A record-setting day
BYRON — So much for suspense.
BYRON — So much for suspense.
Drama? A nail-biting finish? You had to look elsewhere; there was nothing of that sort during the 21st Rochester All-City Golf Championship, which concluded Monday at the Somerby Golf Club.
Brian Sommerfeldt made sure of that.
"I've been playing good golf all summer,'' he said. "Going into the tournament, I would have been happy with a top three. All in all, I really wanted to do better than last year.''
Last year Sommerfeldt finished in the middle of the pack, shooting a 76-80 in the rain-shortened tournament.
This year, he blew away the field, winning by 11 strokes, the biggest margin in tournament history. Sommerfeldt opened with a 75 Saturday at Eastwood, carded a 1-under 71 Sunday at Northern Hills and completed his fine play with an even par 72 Monday at Somerby.
The 71 and 72 were the two low rounds of the tournament. He finished with a 281 total.
"I was most nervous Saturday at Eastwood,'' he said, "probably because of pre-tournament jitters. It helped, though, that I play at Eastwood quite often.''
"My tee time was 7:20 in the morning so I was out hitting balls at 6:20 in the dark. Then I started out bogey-bogey but settled down and finished the round with six birdies.''
Sommerfeldt held a five-shot lead heading into the final round, which was played on a crisp, cool, overcast day.
"Today, I found the green, hit it close and made putts," he said. "The guys I was playing with (2012 champion Michael Phen and Patrick Beste) made it comfortable for me out there. I opened with a bogey but they just told me to take it easy and play my game and I was able to right the ship."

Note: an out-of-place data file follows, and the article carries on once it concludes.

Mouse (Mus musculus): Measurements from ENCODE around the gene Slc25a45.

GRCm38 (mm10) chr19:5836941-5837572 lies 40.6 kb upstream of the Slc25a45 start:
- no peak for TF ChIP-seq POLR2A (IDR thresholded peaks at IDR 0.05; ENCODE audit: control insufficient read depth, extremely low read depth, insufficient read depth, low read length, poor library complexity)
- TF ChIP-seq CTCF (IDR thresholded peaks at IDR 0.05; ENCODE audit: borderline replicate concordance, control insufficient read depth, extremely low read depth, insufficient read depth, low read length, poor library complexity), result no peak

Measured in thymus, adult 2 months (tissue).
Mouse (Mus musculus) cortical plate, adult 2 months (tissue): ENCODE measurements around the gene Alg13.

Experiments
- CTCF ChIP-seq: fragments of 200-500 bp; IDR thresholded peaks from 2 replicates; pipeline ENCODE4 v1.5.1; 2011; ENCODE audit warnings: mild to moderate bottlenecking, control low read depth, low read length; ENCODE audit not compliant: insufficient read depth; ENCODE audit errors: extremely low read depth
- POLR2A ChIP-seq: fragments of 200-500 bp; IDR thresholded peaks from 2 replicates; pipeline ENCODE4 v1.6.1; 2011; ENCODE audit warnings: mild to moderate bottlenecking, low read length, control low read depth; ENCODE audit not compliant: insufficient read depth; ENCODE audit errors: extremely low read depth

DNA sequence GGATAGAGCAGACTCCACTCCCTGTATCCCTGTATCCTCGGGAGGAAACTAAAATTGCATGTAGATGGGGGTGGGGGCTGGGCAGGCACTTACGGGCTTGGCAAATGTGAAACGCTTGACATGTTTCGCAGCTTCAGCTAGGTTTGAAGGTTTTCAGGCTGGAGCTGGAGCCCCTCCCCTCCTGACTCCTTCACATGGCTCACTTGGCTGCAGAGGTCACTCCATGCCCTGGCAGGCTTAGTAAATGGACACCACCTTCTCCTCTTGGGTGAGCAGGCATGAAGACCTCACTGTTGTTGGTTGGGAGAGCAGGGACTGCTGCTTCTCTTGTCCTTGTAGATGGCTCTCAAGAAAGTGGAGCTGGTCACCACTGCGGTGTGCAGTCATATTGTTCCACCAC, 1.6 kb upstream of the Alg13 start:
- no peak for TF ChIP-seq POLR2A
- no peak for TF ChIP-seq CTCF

At one point, Sommerfeldt was 2-under.
"I never had a double bogey, and, really, no bad holes," he said.
Sommerfeldt, 27, is a 2005 graduate of Rochester Mayo but his game of choice in high school was baseball, not golf. He was a starting shortstop with the Spartans.
"My father (Kurt) and grandfather (Dick) got me started playing golf when I was growing up, but nothing competitive. I was just a casual player.
"I finally got to a point and realized that golf was something I could play for the rest of my life. And I was told that I was pretty good at it.''
On a spring golfing trip this year to Missouri, he never had a round out of the 60s.
"The guys I went on the trip with convinced me to enter the All-City and said that I would have a good chance to win," he said. "And that's what happened."
Sommerfeldt doesn't have a home course, but likes to play Eastwood, Willow Creek, Maple Valley and Soldiers Field the most, because they are close to his home. He plays two or three times a week.
"I've played scrambles and those types of tournaments before but this (All-City) is the most competitive tournament I have ever played," he said, "and I like that. After all the years of playing sports, my competitive spirit is still there."
He owns Brian Sommerfeldt Construction LLC, a tile siding company he founded in 2011. Ninety percent of his business is new construction.
When he returns to defend his title next year, Sommerfeldt will do so as a married man. He is getting married next June to Danielle Ludwig, who also plays a little golf.
"But her golf is mostly social," he said, "although she did shoot a 52 the other day. For me, I would like to see where golf takes me. I wouldn't mind entering a few more tournaments."
Kyle Cooper finished second (78-76-75 — 229) while Scott Threinen was third (80-81-71 — 232). He won a playoff with Ken Gerzsenyi, a longtime top-10 finisher in this tournament.
Threinen also finished third last year. Elton Mosman, last year's champion, finished at 237 after rounds of 74, 82 and 81.
Phen, the 2012 champion, also finished at 237.